If you’ve been following along with the Apple TV+ series Tehran, today’s episode was a big one.
We’ll be talking to the central characters later today, but we previously spoke with one of the creators, Moshe Zonder, about the second season so far.
Here’s what he had to say.
Streaming platforms have opened an entirely new window into the world, allowing shows like Tehran to experience worldwide success. What does an experience like mean to you as a creator?
For me, as a creator, the significance of the new streaming platforms is revolutionary. The exposure that Fauda received on Netflix and Tehran on Apple TV+ brought them worldwide success.
Now, I can sit in the study of my Tel Aviv apartment and write for a global audience about subjects that interest me, that are part of my life — subjects about which I have something personal to say — while at the core of the scripts are human, cosmopolitan subjects that speak to everyone — like migration, identity, and parent-child relationships.
I feel that the more ‘locally’ I write, the more universal the result is, and the series can reach any place in the world. Today’s audiences are also much more open to the sound of other languages, like Hebrew, Arabic, and Farsi. They sound fascinating, full of depth and character.
The audience is enthused by their sound.
One of the most fascinating parts of Tehran is how the lines between the sides are blurred. All sides of every personality are on display. How does that help tell a more nuanced espionage story?
I think today’s viewers deeply appreciate writing that doesn’t judge the characters, that doesn’t separate them into ‘good guys’ and ‘bad guys.’
From my standpoint, beginning from how my parents taught me to never judge anyone else by his origin, financial situation, or social standing, through my years as an investigative journalist, which brought me into close encounters with all sorts of people, I came to understand that reality is a complex concept and that every people or tribe finds it comfortable to accustom its members to defining others as ‘good’ and ‘bad.’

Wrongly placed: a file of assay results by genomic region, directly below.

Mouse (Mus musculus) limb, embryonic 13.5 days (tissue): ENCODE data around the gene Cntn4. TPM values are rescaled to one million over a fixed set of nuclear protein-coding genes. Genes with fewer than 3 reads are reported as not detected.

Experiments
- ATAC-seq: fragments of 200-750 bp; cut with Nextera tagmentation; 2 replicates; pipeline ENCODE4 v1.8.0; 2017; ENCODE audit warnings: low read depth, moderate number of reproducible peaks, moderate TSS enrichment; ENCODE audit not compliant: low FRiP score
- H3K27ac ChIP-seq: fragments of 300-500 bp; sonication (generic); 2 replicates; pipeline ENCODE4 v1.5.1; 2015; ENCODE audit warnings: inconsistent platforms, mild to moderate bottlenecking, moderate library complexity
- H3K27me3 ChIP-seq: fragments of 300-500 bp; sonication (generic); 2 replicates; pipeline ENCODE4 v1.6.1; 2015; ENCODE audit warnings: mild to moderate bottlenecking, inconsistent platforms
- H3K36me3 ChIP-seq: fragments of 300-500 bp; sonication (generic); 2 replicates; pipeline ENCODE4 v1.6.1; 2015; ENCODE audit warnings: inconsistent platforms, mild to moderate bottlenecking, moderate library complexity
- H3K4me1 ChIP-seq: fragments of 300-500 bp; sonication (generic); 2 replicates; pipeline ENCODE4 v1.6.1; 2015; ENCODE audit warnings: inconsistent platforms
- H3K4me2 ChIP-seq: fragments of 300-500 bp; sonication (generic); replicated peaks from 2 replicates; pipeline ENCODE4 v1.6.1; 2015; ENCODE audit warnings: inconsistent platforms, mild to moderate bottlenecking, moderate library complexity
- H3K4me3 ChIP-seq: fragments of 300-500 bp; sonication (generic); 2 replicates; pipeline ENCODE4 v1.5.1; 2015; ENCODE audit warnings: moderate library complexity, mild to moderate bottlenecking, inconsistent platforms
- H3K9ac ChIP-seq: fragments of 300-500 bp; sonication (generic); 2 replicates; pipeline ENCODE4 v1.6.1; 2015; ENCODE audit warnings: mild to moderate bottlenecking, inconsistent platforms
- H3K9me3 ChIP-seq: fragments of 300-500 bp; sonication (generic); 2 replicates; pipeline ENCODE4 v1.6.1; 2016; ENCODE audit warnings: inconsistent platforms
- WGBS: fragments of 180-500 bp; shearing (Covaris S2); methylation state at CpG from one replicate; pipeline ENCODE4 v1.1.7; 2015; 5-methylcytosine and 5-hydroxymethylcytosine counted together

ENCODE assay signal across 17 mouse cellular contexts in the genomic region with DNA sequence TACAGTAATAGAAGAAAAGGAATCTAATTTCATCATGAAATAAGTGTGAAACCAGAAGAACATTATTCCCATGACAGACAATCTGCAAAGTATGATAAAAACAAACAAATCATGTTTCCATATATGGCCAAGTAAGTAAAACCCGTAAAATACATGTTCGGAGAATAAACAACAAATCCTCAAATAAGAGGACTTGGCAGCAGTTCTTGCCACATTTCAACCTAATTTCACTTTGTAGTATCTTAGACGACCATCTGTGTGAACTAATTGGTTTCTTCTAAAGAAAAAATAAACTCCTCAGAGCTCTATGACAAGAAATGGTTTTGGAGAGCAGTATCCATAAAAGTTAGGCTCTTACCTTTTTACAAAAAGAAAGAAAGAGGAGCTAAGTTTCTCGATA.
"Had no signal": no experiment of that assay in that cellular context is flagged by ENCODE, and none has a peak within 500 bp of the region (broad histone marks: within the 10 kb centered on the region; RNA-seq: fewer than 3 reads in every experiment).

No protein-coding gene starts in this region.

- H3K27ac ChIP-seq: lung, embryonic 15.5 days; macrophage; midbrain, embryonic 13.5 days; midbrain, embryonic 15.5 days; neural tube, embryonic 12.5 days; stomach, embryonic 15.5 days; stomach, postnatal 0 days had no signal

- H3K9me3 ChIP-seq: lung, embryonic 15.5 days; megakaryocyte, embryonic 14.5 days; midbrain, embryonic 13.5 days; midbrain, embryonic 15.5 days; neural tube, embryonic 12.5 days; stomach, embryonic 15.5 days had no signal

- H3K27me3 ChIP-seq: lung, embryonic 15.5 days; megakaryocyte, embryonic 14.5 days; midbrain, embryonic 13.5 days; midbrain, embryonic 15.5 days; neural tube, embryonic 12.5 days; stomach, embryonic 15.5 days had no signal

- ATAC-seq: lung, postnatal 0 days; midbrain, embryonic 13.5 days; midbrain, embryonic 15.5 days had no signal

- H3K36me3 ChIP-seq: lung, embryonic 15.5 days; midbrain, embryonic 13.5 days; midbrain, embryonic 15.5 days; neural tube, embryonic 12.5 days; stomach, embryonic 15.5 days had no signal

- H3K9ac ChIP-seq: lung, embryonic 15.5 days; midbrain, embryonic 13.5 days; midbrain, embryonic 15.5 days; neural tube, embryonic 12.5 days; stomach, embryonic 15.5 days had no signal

But good writing demands bypassing this kind of conditioning.
In Tehran and in Fauda, beginning from their development stages, the series’ DNA declared that the writing would search for the humanity on all sides and attempt to understand everyone’s motives and hardships.
Tehran Season 2 shows how emotions can destroy an agent’s ability to think clearly. Tamar struggles with an increasingly unhinged Milad, and Faraz goes against his instinct, allowing Marjan to work with Naahid because his love for his wife is so deep.
How will those actions work for or against Tamar and Faraz as the season progresses?
In order to prevent spoilers, I can’t answer this question in detail, but suffice it to say that for both Tamar and Faraz, professional considerations are indeed mixed with personal ones.
Sometimes this blinds them, affecting their judgment. Among other things, this is what makes them human and what causes us to identify with them, care about them and, sometimes, even become angry with them.
Even if it wasn’t wise to allow Marjan to work with Naahid, that work has given Naahid confidence and increasing strength. How do you imagine her story changing as a result?
I can’t go into detail about how Naahid’s growing strength affects the story, but the impact will be dramatic. Naahid’s character, brought to life phenomenally by actress Shila Ommi, undergoes a tremendous change during the season, enabled by Marjan’s psychological therapy, based on years of experience.
When I spoke with Niv and Glenn, they painted Tamar and Marjan’s relationship as almost a mother/daughter dynamic.
But that relationship seems to threaten all that Niv has accomplished once Marjan starts taking risks, like working directly with Naahid. How will working with Marjan change Tamar’s effectiveness as an agent?
The relationship between Marjan and Tamar does have a certain mother-daughter aspect. Tamar lost her mother to cancer two years earlier, and her sense of loss still eats at her; for Marjan, Tamar could be the daughter she never had.
Tamar’s courage and determination also remind Marjan of her own younger self.
Without spoilers, I can say that working with Marjan at times also improves Tamar’s efficiency: Both these women have extraordinary operational minds, and when they’re not on a collision course, it’s difficult to stand in their way.
With two more episodes left in Tehran Season 2, you can catch the latest every Friday only on Apple TV+.
Carissa Pavlica is the managing editor and a staff writer and critic for TV Fanatic. She’s a member of the Critic’s Choice Association, enjoys mentoring writers, conversing with cats, and passionately discussing the nuances of television and film with anyone who will listen. Follow her on Twitter and email her here at TV Fanatic.